June 06, 2021

My First Ivan Kupala



My First Ivan Kupala
The khorovod and fire are two essential elements to any good Ivan Kupala celebration.  Photo by Alexandra Curtis

While everyone’s favorite traditional Russian holiday seems to be Maslenista, the less famous (but equally fiery) holiday of Ivan Kupala (also known as St. Ivan’s Eve) holds a special place in my memory. I do understand the former’s massive popularity; there’s a huge appeal to giant stacks of buttery bliny that no other ritual tradition is ever going to be able to compete with, and I can respect that. But there’s something about Ivan Kupala. It’s mysterious in a way that the bright colors and sunshine of Maslenitsa never could be. And I’m not the only one to be taken with this mystery; Gogol liked the holiday so much that he wrote a short story about it (which, in turn, Mussorgsky liked so much he composed his own piece honoring the holiday too). 

For those who have never had the pleasure of staying out late on St. Ivan's Eve (in late June), you can learn more about Ivan Kupala, its traditions, history, and folklore in one of the many well-written Russian Life articles that focus on the celebration. Like Maslenitsa, Ivan Kupala is a holiday with deeply pagan origins that got flipped around and reutilized to become more acceptably Christian. In order to keep the tradition alive, they took the celebration of the summer solstice and rebranded it as an Orthodox celebration for Saint John (or Ivan, the Russian version of the same name).

A blurry figure jumps over a fire in the dark of night.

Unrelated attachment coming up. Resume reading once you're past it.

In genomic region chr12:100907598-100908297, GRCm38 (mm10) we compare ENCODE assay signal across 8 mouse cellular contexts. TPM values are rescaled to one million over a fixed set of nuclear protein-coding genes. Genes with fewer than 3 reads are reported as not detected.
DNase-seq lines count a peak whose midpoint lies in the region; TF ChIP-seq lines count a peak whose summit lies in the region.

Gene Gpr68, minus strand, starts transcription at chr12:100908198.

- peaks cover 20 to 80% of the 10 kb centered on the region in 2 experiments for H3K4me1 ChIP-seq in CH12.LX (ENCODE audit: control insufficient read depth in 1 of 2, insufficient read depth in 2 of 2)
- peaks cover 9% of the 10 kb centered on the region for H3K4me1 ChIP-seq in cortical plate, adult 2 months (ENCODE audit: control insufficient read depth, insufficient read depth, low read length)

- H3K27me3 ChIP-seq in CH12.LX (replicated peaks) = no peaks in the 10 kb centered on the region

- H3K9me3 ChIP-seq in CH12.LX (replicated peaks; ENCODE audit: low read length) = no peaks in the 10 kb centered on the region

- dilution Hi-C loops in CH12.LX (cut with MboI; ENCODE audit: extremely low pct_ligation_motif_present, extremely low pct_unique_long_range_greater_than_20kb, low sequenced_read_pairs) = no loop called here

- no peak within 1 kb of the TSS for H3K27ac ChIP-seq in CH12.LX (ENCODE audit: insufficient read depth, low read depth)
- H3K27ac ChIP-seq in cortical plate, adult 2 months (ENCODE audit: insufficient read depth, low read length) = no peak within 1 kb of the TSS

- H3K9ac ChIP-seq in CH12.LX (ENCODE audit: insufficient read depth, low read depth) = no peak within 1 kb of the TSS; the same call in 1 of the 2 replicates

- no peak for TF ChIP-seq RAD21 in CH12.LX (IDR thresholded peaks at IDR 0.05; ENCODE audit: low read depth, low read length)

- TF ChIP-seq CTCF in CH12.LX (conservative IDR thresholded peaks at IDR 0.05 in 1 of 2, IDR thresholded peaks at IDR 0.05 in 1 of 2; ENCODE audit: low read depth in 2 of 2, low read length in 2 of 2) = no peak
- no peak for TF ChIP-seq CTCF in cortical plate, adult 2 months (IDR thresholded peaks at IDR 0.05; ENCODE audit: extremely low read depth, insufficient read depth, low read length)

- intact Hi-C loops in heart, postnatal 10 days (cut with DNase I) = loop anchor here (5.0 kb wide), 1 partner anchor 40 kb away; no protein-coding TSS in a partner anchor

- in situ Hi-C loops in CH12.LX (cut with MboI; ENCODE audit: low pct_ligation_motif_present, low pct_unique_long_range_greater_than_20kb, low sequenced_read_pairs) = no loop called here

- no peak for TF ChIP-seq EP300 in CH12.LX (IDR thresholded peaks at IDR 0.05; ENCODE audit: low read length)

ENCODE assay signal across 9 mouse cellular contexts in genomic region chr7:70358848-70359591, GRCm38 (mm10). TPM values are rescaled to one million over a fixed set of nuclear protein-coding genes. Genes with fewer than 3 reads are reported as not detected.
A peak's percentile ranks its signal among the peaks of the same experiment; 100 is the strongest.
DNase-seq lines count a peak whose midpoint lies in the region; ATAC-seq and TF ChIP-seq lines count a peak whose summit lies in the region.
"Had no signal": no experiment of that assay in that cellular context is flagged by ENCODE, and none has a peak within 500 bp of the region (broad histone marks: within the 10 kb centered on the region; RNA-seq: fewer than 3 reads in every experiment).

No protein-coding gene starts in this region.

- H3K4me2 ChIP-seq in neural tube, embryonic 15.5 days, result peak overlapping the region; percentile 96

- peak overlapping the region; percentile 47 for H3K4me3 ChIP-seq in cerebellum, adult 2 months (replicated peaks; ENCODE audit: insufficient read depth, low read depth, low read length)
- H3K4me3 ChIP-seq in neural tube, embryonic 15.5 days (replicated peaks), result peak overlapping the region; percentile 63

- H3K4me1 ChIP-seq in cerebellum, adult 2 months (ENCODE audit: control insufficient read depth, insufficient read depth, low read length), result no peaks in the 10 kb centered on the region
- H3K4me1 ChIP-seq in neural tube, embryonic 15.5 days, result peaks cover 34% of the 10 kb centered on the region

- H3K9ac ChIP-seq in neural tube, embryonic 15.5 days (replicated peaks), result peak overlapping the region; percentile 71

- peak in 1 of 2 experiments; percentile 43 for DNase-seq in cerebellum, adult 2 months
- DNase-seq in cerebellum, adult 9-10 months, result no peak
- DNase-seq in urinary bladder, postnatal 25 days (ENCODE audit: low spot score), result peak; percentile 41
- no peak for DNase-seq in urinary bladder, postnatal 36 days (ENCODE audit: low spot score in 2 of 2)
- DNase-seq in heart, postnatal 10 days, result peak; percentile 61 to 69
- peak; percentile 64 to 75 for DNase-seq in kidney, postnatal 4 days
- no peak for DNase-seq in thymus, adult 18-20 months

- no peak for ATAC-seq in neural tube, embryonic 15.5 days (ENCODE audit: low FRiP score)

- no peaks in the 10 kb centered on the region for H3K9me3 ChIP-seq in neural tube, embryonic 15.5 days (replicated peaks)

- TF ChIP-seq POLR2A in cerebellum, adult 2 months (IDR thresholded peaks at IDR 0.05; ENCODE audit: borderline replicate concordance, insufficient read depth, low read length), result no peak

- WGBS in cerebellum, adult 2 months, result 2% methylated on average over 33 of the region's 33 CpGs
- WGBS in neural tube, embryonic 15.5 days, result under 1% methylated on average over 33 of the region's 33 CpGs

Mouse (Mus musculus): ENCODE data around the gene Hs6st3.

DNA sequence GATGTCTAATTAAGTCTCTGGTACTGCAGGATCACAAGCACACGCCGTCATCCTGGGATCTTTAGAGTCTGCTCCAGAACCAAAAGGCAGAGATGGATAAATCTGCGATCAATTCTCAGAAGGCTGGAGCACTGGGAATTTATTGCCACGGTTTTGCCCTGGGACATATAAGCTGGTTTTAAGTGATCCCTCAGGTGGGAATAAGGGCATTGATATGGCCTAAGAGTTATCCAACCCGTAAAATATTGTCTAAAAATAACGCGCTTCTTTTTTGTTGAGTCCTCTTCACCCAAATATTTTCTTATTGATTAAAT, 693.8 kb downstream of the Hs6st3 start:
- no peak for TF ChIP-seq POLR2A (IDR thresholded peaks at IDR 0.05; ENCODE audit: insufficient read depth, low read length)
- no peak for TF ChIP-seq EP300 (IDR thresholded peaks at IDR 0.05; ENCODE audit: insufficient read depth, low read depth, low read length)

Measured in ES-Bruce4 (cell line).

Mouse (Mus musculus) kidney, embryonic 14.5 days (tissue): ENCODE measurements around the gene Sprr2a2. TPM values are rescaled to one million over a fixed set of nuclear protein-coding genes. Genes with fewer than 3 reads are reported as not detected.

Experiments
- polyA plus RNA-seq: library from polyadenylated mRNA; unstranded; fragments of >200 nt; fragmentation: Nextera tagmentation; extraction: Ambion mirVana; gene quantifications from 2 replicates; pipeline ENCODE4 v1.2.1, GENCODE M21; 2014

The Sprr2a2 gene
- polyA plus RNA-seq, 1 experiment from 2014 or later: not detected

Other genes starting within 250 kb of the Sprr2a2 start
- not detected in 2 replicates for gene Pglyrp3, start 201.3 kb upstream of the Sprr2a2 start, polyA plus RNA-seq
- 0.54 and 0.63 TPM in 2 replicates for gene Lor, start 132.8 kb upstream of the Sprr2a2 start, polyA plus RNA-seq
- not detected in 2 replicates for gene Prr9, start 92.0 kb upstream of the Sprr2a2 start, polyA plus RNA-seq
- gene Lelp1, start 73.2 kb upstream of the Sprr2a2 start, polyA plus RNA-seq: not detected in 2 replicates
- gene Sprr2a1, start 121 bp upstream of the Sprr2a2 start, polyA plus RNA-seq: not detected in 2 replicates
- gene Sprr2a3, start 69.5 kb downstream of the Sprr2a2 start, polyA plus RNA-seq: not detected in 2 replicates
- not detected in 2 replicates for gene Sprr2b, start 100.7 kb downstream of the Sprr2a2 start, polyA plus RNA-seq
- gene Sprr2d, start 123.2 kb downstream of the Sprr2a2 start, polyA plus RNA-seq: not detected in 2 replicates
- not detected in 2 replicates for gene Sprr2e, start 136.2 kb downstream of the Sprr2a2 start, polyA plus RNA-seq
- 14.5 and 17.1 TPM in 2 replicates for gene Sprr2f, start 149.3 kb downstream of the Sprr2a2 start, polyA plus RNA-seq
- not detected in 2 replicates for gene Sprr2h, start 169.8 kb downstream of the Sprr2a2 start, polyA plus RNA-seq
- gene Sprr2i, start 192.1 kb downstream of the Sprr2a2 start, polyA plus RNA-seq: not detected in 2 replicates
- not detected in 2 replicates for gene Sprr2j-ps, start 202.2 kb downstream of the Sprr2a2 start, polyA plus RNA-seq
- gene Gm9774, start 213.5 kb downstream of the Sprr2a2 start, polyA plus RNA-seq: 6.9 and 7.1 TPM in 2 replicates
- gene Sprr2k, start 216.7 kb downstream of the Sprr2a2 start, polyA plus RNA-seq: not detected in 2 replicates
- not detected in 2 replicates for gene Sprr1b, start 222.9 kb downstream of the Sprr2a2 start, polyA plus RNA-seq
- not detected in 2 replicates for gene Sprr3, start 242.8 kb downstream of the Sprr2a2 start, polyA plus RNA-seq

An appropriately blurry photo of someone jumping over a flame on Ivan Kupala. | Photo by Alexandra Curtis

Common Kupala traditions (like jumping over an open flame) may seem like just fun and reckless ways to spend an evening, but they actually serve a much deeper, symbolic meaning. In this case, fire is a symbol of rebirth and renewal. Jumping over the fire (and not being burnt alive) was not only really fun, but also a form of ritual cleansing, specifically because Ivan Kupala ceremonies originally had (and on some level still do have) a lot to do with ensuring fertility. 

I witnessed this tradition firsthand when I participated in a folklore expedition with the Partnership for Russian, Eurasian, and East European Folklore in July 2018. This experience was not only amazing because it had been my first time visiting a Siberian village (I didn’t know the night sky could be so dark!), but also because it had been the first time I had ever in my life witnessed a ritualist celebration such as Ivan Kupala.

A table full of Russian delicacies, like vodka, cheese, meats, and salads.
The meal before the event was plentiful and included many different dishes, but a startling lack of utensils. | Photo by Alexandra Curtis